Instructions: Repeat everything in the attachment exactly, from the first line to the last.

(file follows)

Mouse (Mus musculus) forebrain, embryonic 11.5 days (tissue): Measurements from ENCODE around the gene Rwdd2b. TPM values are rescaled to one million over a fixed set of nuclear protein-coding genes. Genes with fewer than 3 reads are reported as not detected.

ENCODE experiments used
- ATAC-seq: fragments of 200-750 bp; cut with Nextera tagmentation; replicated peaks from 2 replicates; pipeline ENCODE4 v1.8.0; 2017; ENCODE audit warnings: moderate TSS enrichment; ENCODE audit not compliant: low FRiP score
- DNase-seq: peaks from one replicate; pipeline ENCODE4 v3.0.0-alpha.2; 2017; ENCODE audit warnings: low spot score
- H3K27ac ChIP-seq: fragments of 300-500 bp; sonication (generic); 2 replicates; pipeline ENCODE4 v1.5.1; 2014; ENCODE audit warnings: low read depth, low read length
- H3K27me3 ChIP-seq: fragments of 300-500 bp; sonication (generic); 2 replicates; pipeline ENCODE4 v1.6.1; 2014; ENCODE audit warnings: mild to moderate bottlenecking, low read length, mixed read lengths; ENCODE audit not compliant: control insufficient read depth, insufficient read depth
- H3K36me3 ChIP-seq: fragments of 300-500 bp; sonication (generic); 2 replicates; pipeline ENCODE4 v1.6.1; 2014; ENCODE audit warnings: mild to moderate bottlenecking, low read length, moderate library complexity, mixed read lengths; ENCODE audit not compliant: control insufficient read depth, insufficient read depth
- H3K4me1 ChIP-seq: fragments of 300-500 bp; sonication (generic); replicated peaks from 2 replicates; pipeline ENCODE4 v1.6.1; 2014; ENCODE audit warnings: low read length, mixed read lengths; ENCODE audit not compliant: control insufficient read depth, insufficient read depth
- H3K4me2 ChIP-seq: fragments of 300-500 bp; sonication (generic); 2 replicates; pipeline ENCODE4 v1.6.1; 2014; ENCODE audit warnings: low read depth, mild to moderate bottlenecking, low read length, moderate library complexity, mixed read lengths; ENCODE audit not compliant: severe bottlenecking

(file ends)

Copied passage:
Mouse (Mus musculus) forebrain, embryonic 11.5 days (tissue): Measurements from ENCODE around the gene Rwdd2b. TPM values are rescaled to one million over a fixed set of nuclear protein-coding genes. Genes with fewer than 3 reads are reported as not detected.

ENCODE experiments used
- ATAC-seq: fragments of 200-750 bp; cut with Nextera tagmentation; replicated peaks from 2 replicates; pipeline ENCODE4 v1.8.0; 2017; ENCODE audit warnings: moderate TSS enrichment; ENCODE audit not compliant: low FRiP score
- DNase-seq: peaks from one replicate; pipeline ENCODE4 v3.0.0-alpha.2; 2017; ENCODE audit warnings: low spot score
- H3K27ac ChIP-seq: fragments of 300-500 bp; sonication (generic); 2 replicates; pipeline ENCODE4 v1.5.1; 2014; ENCODE audit warnings: low read depth, low read length
- H3K27me3 ChIP-seq: fragments of 300-500 bp; sonication (generic); 2 replicates; pipeline ENCODE4 v1.6.1; 2014; ENCODE audit warnings: mild to moderate bottlenecking, low read length, mixed read lengths; ENCODE audit not compliant: control insufficient read depth, insufficient read depth
- H3K36me3 ChIP-seq: fragments of 300-500 bp; sonication (generic); 2 replicates; pipeline ENCODE4 v1.6.1; 2014; ENCODE audit warnings: mild to moderate bottlenecking, low read length, moderate library complexity, mixed read lengths; ENCODE audit not compliant: control insufficient read depth, insufficient read depth
- H3K4me1 ChIP-seq: fragments of 300-500 bp; sonication (generic); replicated peaks from 2 replicates; pipeline ENCODE4 v1.6.1; 2014; ENCODE audit warnings: low read length, mixed read lengths; ENCODE audit not compliant: control insufficient read depth, insufficient read depth
- H3K4me2 ChIP-seq: fragments of 300-500 bp; sonication (generic); 2 replicates; pipeline ENCODE4 v1.6.1; 2014; ENCODE audit warnings: low read depth, mild to moderate bottlenecking, low read length, moderate library complexity, mixed read lengths; ENCODE audit not compliant: severe bottlenecking